In 2018, Shakira Kennedy, a 28-year-old Black woman, disclosed to her doctor that she had been using marijuana to help with her extreme morning sickness. She had lost over 50 pounds during her pregnancy, and none of the anti-nausea medications prescribed by her doctor helped.
After giving birth at a public hospital in New York City, Kennedy and her newborn twins were drug tested without her consent. Despite the newborns’ negative result, the hospital staff reported Kennedy to the Administration for Children’s Services, leading to a 60-day investigation of child neglect. Kennedy was forced to attend a drug rehabilitation program for an addiction she did not have, in order to prevent her family from being torn apart.
The nightmare that Kennedy endured is not unique. In fact, the practice of drug testing Black mothers without their consent dates to the 1980s, when a fake epidemic of “crack babies” led to a flurry of punitive policies designed to closely police the behavior of pregnant women. The risks of prenatal crack cocaine exposure were sensationalized by national media, while exposure to other substances like alcohol were largely ignored.
The focus on crack cocaine inevitably led to racial disparities in testing and reporting that persist today. According to a 2010 University of Rochester Medical Center study, Black newborns admitted to the NICU are more likely to be screened for illicit drug use than their white counterparts, despite being less likely to test positive. Furthermore, a California studyfound that Black women are five times more likely than white women to be reported to Child Protective Services for prenatal drug use, even if the hospital has standardized reporting protocols.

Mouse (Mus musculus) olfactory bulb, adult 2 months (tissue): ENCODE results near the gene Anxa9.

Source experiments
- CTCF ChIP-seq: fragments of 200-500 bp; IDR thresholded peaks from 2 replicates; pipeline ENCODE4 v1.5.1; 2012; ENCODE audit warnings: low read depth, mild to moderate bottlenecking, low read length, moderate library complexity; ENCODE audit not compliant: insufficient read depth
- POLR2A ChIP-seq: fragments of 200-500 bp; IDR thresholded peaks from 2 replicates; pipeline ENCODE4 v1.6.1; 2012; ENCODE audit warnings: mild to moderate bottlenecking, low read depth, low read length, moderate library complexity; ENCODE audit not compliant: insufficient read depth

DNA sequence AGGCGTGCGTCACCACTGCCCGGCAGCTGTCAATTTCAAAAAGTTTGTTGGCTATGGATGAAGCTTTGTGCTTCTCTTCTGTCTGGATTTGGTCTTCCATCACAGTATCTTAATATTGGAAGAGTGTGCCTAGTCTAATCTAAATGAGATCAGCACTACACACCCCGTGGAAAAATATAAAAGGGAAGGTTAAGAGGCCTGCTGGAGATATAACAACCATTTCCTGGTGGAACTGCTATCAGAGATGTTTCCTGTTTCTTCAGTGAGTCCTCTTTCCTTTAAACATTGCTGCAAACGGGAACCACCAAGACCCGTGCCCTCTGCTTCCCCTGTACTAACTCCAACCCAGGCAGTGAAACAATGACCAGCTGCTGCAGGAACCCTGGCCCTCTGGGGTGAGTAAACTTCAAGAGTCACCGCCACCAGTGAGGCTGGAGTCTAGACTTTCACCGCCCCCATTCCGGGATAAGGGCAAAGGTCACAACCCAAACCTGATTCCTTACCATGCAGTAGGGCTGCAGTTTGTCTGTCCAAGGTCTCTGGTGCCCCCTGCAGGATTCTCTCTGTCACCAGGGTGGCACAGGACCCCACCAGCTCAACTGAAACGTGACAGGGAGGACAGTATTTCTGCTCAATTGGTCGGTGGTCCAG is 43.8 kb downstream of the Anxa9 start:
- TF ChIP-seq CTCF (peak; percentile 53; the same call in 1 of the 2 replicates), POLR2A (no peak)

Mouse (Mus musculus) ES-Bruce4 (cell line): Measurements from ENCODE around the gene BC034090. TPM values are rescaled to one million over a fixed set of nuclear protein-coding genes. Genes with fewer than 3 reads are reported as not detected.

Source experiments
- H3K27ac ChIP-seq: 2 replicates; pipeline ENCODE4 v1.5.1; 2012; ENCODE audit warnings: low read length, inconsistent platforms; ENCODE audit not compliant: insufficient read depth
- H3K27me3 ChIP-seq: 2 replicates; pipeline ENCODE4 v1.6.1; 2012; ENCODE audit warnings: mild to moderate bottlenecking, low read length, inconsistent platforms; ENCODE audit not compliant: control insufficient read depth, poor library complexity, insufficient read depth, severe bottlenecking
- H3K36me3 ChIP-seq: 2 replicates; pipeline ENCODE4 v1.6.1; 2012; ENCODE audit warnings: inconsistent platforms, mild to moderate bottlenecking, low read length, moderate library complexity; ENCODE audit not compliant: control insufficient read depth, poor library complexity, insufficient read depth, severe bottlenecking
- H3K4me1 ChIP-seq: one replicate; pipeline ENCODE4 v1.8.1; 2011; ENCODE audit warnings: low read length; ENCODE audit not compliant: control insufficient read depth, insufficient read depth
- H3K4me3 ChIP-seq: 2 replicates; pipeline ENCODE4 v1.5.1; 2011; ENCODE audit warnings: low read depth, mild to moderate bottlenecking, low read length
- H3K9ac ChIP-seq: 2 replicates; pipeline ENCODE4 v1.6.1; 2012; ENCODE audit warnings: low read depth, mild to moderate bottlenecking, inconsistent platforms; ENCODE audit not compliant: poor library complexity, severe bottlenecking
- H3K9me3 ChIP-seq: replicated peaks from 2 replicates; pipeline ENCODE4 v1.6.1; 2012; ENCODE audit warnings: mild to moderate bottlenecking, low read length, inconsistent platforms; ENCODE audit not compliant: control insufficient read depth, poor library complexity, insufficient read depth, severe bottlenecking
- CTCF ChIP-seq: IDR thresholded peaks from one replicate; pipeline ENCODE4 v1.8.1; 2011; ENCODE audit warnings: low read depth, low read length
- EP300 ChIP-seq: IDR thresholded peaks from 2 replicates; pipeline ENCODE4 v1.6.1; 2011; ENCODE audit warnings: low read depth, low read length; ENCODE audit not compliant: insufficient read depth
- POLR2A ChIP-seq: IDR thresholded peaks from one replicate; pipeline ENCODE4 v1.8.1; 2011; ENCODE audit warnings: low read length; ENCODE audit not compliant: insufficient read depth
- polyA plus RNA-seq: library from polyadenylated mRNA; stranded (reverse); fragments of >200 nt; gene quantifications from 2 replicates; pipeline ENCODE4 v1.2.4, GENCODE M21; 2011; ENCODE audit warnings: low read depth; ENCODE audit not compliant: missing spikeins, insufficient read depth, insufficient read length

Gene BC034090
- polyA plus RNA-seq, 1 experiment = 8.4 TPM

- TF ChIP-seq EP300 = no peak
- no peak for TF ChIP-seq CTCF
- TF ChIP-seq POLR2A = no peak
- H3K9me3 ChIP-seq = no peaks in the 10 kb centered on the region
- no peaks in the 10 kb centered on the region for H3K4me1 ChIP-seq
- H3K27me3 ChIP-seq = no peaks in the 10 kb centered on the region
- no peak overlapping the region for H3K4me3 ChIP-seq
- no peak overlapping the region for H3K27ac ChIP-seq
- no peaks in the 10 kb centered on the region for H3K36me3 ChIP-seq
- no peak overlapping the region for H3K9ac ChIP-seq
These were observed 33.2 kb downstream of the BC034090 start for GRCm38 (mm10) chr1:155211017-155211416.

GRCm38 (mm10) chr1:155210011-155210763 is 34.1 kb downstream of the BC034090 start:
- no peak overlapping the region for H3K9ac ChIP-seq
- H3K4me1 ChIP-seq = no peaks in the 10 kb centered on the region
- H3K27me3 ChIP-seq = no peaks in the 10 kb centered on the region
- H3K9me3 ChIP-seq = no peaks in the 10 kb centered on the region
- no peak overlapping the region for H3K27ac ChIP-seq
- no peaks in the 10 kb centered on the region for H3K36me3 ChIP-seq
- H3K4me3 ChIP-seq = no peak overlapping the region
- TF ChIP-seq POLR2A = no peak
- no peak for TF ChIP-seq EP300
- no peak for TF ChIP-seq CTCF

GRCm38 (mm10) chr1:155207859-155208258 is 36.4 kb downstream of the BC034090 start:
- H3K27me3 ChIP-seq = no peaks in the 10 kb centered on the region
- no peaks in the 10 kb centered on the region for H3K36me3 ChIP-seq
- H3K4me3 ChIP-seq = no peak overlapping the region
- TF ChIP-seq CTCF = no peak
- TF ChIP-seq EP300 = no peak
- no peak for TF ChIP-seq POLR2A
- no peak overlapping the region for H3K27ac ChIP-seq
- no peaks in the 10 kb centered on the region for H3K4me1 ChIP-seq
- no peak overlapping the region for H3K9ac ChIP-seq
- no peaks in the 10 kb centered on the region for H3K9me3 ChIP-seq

In the U.S., 25 states require health professionals to report cases of prenatal drug use to CPS. Substance use during pregnancy is considered child abuse in 23 states and the District of Columbia, with three considering it grounds for civil commitment. CPS involvement in these cases can lead to arrest, imprisonment, loss of custody, and compulsory enrollment in rehabilitation programs.
In addition to severe legal consequences that disproportionately target low-income Black families, punitive drug enforcement policies discourage pregnant patients from seeking prenatal care, increasing the risk of neonatal abstinence syndrome. Patients with an untreated substance use disorder may die from a drug overdose, which has become a leading cause of maternal mortality. For mothers like Shakira Kennedy who do not have a drug addiction, a CPS referral may lead to an unnecessary removal that traumatizes the family.
Drug testing mothers and newborns without their consent is a destructive practice that must end. Currently, a state Senate bill that aims to address these concerns sits in committee. Bill S7955 not only requires written consent from the patient before a drug test is performed, but also prohibits medical professionals from using test results for purposes not related to treatment or diagnosis.
Support for this bill is support for better health outcomes for mothers and newborns. Instead of punishing families for prenatal drug use, health care providers should focus on making sure patients receive the care that they need.
Yubin Oh is a junior studying political science and health policy at the University of Rochester.